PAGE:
• Lexington Avenue is part of the fascinating economic and social history of downtown Asheville. For many years, the area was a site of neglect with many abandoned buildings. Some officials and developers in the late 1970s offered the idea of buying a large, 11-block swath of land in downtown and converting it into a mall. After a series of contentious, highly publicized debates centered on a needed bond referendum, the people of Asheville voted against the project by a margin of 2 to 1, and the city moved to find other ways to reinvigorate downtown. Through dedicated revitalization efforts and redevelopment strategies, Lexington Avenue and other parts of downtown Asheville are now celebrated for their diverse economies that drive a large tourism industry. 
  • Lexington Avenue offers a pedestrian atmosphere within the bustling downtown Asheville setting. Numerous shops and restaurants, combined with galleries and other uses, make Lexington a destination street nestled between the busy thoroughfares of Broadway and College Street. The city has also worked to incorporate bike lanes and on-street parking into the existing right-of-way, and added street trees, benches, and details like planters and lighting fixtures to amplify the avenue's character.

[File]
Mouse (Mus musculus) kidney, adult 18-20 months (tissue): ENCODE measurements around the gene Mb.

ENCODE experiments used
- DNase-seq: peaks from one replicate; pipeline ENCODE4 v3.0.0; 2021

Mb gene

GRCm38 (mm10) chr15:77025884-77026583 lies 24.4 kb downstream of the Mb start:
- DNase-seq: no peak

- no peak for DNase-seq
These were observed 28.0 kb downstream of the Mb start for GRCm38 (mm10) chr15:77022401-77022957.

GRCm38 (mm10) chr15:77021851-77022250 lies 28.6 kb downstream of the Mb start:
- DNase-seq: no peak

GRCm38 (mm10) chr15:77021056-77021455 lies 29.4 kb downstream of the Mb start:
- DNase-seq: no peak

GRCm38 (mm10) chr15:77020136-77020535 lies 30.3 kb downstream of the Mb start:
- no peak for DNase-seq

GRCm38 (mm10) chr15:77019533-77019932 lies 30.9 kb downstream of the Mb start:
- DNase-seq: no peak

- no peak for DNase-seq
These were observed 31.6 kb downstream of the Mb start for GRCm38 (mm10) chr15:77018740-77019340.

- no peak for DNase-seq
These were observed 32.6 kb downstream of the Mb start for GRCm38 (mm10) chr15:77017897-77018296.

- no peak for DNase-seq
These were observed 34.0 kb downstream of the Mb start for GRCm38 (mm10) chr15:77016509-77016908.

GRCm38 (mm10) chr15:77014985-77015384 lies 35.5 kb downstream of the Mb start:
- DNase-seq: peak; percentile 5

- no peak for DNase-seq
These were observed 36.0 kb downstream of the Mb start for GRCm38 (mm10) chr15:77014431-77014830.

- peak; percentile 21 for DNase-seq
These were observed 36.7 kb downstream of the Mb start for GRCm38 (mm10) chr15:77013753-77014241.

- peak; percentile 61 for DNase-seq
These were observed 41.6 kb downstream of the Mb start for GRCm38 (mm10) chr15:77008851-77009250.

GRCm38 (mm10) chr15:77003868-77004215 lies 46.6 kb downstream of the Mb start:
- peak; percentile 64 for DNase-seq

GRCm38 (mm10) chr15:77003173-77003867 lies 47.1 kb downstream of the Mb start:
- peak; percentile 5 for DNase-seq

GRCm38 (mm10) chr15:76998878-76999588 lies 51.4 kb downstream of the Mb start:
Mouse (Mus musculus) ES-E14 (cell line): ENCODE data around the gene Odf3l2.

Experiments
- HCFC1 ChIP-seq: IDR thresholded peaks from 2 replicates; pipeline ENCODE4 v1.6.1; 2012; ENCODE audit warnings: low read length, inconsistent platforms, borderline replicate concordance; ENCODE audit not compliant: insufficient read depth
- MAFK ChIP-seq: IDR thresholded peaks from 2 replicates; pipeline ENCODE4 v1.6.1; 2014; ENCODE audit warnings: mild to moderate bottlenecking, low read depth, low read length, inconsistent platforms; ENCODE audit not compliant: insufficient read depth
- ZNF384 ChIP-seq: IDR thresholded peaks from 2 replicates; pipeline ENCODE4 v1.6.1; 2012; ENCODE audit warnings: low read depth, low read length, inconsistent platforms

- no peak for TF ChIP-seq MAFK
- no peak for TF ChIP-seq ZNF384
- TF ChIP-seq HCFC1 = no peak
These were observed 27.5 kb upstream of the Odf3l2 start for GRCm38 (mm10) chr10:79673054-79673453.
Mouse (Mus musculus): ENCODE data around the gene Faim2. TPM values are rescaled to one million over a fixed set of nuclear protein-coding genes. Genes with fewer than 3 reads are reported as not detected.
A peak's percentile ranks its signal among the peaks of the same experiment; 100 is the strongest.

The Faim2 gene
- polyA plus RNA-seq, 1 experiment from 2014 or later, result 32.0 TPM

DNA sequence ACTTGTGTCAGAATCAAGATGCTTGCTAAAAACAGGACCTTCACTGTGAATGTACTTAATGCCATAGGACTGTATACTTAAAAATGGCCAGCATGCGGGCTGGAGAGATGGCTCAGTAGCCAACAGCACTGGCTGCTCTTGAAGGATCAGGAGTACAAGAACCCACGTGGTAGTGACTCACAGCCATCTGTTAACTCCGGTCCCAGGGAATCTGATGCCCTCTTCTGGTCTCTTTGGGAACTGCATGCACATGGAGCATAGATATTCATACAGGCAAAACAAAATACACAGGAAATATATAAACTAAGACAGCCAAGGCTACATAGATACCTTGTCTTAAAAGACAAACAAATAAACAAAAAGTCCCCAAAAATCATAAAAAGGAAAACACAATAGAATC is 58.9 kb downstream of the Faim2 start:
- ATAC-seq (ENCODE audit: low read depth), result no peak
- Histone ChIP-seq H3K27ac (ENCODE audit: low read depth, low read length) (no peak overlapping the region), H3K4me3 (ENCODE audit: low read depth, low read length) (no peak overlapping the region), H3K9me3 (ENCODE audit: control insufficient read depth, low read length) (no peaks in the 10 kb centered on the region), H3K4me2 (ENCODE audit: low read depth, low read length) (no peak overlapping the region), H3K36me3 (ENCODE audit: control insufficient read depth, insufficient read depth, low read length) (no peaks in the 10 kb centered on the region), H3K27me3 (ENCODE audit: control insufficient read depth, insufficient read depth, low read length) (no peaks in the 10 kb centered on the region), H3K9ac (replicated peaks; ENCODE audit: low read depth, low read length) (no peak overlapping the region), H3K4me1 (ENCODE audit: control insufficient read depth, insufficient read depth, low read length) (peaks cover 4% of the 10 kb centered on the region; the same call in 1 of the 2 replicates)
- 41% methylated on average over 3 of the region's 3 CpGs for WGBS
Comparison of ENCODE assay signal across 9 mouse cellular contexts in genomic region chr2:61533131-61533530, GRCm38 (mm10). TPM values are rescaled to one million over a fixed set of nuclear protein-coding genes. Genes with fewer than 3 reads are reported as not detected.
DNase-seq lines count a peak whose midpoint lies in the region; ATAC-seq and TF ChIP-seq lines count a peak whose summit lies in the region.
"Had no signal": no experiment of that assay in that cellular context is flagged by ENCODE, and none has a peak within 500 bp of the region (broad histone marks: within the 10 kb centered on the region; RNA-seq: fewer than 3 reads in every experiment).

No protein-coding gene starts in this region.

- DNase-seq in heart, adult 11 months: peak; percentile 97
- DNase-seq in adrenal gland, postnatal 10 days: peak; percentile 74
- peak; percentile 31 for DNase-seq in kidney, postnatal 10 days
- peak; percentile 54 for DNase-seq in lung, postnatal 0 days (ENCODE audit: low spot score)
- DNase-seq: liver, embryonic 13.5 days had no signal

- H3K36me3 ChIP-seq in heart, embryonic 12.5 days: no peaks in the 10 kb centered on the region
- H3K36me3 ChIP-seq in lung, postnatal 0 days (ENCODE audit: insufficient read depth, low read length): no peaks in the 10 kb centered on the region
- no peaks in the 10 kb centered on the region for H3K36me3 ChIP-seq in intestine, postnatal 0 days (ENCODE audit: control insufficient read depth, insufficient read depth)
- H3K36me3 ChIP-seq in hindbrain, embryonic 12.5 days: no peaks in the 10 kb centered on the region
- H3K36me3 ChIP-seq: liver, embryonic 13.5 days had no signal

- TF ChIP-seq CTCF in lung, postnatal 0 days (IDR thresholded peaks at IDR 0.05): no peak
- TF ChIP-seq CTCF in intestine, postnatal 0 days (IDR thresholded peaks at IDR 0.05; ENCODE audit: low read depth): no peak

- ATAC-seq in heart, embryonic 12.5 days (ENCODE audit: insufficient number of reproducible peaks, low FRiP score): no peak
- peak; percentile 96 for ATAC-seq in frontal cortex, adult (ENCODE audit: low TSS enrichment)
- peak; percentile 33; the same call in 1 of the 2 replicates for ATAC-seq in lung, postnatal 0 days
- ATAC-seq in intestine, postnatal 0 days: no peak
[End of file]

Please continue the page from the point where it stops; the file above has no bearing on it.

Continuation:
• The City of Asheville has in recent years used comprehensive planning as a tool to facilitate smart-growth style development in downtown, including the Lexington Avenue area. There are many examples of planning supporting the street and its tenants and visitors. The Asheville City Development Plan 2025 adopted in 2003 is unique in that it contains a New Urbanism charter and directly speaks to a vision to encourage features like higher densities, adaptive reuse, and infill development, among others. Promoting such policy through design is evidenced by other items such as the City of Asheville Pedestrian Plan (updated in 2005) and the Urban Walking Trail that features stops along Lexington Avenue. Additionally, the downtown was the subject of the Asheville Downtown Master Plan (2009), followed by the adoption of a hybrid zoning code (2010) to ensure and create incentives for compatible infill development.


  • Lexington Avenue Arts and Fun Festival is a street festival that celebrates the creative flare that's concentrated on Lexington Avenue. The annual end-of-summer festival falls on the Sunday of Labor Day Weekend. Thousands come out for this special festival.
  • Downtown After 5 Summer Music Series, held by the Asheville Downtown Association, brings residents and visitors to Lexington Avenue every third Friday during the summer months. Attendance is estimated at around 5,000 for this free event.

Pertinent Plans and Documents

City Center Plan

Urban Walking Trail

City of Asheville Pedestrian Plan update

Asheville City Development Plan 2025

Asheville Downtown Master Plan

Two explorations of the history of failed mall development:

The Mall That Almost Ate Ashville

Asheville Just 'Happened' to Develop a Nice Downtown—or Did It?

Upcoming/Planned Planning Activities

  • The Downtown Issues Taskforce is a multi-departmental committee of city staff that meets monthly to consider and coordinate the safety, growth, and management issues of all of downtown Asheville.
  • The Downtown Commission is an advisory body appointed by city council that meets monthly to coordinate downtown vitality efforts and recommend policy to city council.
  • The City of Asheville expects to begin its comprehensive plan update process this year.